While emerging technologies can improve the speed, quality, and cost of available goods and services, they may also displace large numbers of workers. This possibility challenges the traditional benefits model of tying health care and retirement savings to jobs. In an economy that employs dramatically fewer workers, we need to think about how to deliver benefits to displaced workers.
The impacts of automation technologies are already being felt throughout the economy. The worldwide number of industrial robots has increased rapidly over the past few years. The falling prices of robots, which can operate all day without interruption, make them cost-competitive with human workers. In the service sector, computer algorithms can execute stock trades in a fraction of a second, much faster than any human. As these technologies become cheaper, more capable, and more widespread, they will find even more applications in an economy.
The recent trend towards increased automation stems in part from the Great Recession, which forced many businesses to operate with fewer workers. After growth resumed, many businesses continued automating their operations rather than hiring additional workers. This echoes a trend among technology companies that receive massive valuations with relatively few workers. For example, in 2014 Google was valued at $370 billion with only 55,000 employees, a tenth the size of AT&T’s workforce in the 1960s.
Experts disagree on the size of the impact that automation technologies will have on the workforce. While some warn of staggering unemployment, others point out that technology may create new job categories that will employ displaced workers. A third group argues that the computers will have little effect on employment in the future. Any policy measures that address the future of employment must account for the uncertainty of outcomes on employment.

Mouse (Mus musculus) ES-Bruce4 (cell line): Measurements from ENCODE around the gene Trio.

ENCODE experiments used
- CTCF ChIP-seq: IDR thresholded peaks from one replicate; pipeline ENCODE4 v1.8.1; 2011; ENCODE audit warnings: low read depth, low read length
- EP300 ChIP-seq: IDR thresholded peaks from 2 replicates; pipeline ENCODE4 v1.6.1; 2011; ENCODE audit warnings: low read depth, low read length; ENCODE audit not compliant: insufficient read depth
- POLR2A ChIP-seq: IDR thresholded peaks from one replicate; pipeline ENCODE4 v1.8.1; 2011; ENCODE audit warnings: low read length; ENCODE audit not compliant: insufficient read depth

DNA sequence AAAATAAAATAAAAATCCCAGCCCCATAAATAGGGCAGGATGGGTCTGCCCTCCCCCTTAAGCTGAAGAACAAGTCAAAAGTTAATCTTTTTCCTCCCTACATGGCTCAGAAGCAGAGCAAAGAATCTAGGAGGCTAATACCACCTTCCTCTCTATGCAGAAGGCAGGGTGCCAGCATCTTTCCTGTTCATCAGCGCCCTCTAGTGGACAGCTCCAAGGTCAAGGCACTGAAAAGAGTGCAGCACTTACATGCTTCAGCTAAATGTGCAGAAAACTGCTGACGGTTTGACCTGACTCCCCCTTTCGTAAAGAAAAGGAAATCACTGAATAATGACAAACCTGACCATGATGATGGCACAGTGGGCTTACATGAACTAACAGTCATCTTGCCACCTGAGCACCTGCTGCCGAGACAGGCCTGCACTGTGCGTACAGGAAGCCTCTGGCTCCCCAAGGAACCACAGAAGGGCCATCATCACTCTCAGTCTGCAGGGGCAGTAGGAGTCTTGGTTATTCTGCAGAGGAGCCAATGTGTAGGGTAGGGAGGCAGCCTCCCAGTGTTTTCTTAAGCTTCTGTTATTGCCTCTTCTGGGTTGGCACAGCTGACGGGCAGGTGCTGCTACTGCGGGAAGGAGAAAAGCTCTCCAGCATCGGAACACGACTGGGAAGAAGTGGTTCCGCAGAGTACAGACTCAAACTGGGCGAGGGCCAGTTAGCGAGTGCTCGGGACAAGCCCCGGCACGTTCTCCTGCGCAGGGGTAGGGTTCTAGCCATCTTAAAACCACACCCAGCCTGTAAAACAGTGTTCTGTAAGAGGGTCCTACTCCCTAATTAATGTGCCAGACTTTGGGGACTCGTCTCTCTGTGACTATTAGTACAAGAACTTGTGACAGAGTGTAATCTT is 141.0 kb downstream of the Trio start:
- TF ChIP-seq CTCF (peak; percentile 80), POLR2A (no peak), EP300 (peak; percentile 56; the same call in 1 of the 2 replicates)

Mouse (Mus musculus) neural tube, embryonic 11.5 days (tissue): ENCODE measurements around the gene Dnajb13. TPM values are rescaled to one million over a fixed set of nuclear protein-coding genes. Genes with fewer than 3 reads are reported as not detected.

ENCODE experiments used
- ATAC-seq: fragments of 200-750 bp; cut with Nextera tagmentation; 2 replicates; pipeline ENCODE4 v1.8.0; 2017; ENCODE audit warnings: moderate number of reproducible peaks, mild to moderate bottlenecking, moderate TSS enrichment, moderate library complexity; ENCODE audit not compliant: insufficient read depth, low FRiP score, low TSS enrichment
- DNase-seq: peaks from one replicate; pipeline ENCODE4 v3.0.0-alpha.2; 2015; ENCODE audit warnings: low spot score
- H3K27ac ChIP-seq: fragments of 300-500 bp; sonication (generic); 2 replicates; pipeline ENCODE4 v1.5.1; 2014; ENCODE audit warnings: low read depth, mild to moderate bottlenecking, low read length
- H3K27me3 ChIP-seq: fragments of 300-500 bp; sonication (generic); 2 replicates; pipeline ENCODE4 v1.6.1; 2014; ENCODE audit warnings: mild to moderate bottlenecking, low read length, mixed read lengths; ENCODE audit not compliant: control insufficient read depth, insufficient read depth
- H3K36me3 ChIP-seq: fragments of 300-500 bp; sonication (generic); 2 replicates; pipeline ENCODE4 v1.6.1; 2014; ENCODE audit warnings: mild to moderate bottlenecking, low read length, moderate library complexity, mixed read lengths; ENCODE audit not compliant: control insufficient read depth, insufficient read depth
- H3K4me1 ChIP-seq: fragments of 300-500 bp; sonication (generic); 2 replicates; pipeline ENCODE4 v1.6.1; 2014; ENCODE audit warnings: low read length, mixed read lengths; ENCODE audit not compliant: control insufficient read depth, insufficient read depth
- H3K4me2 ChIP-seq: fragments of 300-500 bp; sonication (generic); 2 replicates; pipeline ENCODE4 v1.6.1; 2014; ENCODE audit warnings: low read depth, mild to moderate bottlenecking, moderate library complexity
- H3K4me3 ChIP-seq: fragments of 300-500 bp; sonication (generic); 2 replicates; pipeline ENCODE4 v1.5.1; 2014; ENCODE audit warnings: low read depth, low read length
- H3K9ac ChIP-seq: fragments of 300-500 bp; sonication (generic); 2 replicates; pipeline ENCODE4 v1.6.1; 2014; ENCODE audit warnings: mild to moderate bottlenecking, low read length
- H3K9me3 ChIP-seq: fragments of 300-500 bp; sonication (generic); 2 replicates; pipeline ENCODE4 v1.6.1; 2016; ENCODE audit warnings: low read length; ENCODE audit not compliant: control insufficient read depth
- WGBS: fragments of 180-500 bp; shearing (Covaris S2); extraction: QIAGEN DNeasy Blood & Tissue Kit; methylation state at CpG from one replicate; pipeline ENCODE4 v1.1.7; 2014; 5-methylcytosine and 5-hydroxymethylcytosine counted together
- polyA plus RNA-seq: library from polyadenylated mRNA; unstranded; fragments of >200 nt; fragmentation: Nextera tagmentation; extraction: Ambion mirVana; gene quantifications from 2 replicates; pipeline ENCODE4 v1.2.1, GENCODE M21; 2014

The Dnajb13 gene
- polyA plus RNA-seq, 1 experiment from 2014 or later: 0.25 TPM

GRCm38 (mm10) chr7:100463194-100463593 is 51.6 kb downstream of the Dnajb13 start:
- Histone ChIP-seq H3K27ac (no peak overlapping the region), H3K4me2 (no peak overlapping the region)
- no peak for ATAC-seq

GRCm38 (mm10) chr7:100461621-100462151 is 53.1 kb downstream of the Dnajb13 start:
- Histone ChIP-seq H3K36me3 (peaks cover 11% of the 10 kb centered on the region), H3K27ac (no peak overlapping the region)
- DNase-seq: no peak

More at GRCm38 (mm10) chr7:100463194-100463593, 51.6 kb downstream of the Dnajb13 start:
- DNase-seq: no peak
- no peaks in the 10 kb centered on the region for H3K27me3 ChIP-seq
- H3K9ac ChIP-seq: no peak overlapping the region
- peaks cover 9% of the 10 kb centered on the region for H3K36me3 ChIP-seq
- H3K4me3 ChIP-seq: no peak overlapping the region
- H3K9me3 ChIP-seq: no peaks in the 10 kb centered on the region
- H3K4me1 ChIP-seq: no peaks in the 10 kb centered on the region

If automation technologies like robots and artificial intelligence make jobs less secure in the future, there needs to be a way to deliver benefits outside of employment. “Flexicurity,” or flexible security, is one idea for providing healthcare, education, and housing assistance whether or not someone is formally employed. Expanding the Earned Income Tax Credit, providing a guaranteed basic income, and encouraging corporate profit-sharing are some ideas that need to be considered in the case of persistent unemployment.
Perhaps the most provocative question raised by the paper is how people will choose to spend their time outside of traditional jobs. “Activity accounts” could finance lifelong education or volunteering for worthy causes. Working fewer hours will enable some to spend more time with friends and family, or on creative pursuits. No matter how people choose to spend time, “there needs to be ways for people to live fulfilling lives even if society needs relatively few workers.”
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